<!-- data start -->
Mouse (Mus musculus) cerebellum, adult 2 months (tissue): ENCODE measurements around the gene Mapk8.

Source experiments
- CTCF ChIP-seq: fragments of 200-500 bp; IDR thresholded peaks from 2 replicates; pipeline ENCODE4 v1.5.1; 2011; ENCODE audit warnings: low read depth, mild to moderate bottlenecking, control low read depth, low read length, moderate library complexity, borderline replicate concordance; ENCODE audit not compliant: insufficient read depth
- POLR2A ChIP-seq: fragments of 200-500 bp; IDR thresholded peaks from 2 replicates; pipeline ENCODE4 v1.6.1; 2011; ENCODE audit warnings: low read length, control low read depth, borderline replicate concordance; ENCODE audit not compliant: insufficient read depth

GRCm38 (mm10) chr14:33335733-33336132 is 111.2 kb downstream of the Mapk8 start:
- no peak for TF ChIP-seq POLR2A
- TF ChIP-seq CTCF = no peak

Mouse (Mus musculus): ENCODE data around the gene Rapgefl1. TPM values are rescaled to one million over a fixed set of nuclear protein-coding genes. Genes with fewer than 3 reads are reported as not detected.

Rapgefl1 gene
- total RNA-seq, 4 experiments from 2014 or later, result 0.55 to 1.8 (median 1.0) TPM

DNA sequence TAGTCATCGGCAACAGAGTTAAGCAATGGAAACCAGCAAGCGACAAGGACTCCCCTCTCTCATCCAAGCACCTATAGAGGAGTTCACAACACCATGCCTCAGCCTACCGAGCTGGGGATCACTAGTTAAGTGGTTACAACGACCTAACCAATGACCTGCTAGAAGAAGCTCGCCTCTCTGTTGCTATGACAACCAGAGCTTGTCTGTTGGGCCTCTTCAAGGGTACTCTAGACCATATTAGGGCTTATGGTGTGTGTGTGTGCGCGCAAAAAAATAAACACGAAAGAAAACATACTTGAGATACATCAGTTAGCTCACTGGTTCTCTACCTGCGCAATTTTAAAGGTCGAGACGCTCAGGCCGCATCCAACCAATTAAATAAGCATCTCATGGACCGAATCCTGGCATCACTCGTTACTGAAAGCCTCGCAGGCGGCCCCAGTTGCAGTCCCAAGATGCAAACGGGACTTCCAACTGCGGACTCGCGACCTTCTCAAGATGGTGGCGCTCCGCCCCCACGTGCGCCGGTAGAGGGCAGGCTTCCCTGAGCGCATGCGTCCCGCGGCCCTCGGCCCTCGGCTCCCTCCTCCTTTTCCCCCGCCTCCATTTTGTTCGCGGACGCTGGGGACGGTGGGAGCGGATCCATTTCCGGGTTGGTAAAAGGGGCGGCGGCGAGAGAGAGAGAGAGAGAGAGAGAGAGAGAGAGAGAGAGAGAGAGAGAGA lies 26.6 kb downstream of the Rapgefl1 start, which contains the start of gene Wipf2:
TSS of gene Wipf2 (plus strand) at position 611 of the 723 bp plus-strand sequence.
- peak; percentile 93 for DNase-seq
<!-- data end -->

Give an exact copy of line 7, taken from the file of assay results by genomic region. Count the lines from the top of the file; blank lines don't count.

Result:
- TF ChIP-seq CTCF = no peak